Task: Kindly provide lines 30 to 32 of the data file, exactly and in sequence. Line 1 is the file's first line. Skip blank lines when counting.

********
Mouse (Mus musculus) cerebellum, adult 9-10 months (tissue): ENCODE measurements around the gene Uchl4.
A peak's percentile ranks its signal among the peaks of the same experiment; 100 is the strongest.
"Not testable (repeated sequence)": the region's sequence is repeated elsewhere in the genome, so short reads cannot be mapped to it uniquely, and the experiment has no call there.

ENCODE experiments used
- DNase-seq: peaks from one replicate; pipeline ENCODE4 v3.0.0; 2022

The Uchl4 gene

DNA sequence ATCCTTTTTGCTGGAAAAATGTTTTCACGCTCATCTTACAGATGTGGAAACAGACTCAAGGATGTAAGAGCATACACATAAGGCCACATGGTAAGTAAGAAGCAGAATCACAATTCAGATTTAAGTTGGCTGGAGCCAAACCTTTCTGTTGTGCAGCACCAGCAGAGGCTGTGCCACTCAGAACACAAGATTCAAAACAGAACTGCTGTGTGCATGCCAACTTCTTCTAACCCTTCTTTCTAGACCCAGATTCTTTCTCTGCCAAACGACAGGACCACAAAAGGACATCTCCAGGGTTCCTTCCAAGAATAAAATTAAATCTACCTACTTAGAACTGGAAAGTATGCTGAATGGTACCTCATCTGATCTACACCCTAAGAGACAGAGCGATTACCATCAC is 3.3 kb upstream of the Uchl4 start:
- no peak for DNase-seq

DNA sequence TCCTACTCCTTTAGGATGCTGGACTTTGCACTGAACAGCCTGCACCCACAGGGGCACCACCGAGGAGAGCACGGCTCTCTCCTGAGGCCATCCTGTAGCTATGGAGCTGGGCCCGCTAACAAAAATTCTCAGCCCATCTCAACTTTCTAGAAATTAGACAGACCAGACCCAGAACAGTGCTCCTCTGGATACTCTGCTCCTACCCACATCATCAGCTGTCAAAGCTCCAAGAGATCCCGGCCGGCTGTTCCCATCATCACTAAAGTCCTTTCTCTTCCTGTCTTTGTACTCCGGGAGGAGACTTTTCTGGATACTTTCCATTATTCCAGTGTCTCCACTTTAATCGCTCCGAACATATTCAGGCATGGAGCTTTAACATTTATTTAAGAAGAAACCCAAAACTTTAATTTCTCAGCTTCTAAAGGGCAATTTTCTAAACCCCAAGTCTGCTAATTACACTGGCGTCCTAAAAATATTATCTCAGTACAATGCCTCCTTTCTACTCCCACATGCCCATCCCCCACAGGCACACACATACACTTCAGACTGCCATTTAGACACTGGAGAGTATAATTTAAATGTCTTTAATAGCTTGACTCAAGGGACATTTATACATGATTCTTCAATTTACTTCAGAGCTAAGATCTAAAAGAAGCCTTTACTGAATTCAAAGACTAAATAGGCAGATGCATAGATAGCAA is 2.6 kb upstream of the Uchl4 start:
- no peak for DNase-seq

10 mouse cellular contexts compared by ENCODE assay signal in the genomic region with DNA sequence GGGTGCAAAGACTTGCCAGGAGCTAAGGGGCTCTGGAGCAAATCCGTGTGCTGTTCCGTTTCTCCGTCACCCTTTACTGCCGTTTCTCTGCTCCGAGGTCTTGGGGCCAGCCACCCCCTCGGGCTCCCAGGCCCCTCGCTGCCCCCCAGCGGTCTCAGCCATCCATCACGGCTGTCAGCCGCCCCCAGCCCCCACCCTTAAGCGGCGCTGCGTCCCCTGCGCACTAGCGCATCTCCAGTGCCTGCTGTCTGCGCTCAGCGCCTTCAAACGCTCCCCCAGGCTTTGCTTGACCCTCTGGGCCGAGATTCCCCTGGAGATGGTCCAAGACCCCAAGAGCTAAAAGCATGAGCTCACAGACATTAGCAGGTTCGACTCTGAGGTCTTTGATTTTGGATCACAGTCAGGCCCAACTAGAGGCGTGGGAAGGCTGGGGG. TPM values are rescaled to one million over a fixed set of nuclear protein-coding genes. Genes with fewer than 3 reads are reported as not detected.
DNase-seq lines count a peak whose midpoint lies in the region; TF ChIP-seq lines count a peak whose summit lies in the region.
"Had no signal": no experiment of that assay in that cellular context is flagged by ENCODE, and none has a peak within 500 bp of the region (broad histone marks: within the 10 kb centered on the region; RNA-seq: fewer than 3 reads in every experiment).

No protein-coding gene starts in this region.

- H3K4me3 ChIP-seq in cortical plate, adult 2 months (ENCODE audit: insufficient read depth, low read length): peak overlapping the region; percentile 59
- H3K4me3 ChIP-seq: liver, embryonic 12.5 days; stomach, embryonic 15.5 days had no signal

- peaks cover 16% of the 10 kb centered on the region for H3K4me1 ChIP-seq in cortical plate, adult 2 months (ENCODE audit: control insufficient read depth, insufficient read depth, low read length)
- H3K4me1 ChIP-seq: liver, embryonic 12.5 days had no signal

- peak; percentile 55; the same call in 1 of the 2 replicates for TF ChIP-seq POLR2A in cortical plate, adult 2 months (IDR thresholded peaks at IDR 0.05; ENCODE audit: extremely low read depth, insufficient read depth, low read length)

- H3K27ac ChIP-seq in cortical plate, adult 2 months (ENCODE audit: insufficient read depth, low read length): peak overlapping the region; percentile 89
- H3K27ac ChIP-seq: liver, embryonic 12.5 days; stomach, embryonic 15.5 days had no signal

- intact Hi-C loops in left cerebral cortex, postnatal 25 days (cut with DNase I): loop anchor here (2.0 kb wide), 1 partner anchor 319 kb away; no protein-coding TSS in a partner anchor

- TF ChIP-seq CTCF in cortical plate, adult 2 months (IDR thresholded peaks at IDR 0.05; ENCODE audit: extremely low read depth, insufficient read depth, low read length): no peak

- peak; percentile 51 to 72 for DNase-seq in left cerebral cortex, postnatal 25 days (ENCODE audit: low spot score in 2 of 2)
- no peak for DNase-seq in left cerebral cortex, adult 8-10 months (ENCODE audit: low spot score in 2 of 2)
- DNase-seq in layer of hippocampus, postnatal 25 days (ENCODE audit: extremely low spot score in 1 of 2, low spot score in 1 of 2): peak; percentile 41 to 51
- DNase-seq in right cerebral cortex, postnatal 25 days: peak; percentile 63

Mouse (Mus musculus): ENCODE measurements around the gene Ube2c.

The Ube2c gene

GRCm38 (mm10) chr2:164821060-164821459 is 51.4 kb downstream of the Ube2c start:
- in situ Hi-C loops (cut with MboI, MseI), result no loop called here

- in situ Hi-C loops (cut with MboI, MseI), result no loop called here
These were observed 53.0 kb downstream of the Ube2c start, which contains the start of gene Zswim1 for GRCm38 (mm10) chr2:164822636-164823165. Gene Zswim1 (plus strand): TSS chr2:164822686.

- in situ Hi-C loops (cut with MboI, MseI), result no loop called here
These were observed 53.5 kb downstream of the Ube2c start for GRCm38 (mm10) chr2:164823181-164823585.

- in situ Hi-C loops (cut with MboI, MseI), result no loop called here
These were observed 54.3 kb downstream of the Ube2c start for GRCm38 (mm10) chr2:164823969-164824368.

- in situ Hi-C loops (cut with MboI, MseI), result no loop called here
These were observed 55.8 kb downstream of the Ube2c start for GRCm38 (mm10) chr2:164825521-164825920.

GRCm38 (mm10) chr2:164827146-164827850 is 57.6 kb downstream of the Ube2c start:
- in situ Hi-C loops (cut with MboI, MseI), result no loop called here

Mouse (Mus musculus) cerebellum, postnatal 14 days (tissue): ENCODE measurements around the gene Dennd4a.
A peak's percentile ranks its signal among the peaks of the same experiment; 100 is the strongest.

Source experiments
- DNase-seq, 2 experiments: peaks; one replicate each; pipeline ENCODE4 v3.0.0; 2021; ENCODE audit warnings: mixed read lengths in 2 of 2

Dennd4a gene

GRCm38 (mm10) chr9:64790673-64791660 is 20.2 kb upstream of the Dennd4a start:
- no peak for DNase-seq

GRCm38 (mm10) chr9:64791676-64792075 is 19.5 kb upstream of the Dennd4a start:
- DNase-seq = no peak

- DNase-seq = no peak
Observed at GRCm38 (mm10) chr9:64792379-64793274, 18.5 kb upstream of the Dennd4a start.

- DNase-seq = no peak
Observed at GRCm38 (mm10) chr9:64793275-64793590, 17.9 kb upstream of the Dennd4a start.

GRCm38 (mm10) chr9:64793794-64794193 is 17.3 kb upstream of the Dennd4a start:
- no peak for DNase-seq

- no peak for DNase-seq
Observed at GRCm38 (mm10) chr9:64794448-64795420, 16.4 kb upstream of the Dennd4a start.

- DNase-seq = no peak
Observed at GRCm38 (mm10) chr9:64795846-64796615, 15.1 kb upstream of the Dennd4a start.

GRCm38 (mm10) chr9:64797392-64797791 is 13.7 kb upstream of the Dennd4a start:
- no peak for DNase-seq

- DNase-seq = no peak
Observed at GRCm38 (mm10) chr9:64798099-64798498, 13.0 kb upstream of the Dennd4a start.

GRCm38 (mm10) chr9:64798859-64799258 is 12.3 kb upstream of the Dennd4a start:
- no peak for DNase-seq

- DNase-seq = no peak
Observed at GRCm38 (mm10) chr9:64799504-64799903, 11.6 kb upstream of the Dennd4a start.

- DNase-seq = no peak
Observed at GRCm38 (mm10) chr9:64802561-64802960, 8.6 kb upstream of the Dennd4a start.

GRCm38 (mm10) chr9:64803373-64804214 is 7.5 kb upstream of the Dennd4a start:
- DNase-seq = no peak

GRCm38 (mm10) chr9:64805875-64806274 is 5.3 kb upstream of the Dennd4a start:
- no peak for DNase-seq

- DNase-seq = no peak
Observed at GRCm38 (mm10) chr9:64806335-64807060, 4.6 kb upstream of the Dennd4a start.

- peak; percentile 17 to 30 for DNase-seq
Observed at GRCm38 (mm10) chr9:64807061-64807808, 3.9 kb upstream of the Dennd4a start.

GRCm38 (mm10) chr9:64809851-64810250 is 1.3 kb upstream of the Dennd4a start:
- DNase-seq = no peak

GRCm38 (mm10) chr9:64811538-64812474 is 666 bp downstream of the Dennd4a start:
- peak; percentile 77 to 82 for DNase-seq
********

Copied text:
GRCm38 (mm10) chr2:164821060-164821459 is 51.4 kb downstream of the Ube2c start:
- in situ Hi-C loops (cut with MboI, MseI), result no loop called here

- in situ Hi-C loops (cut with MboI, MseI), result no loop called here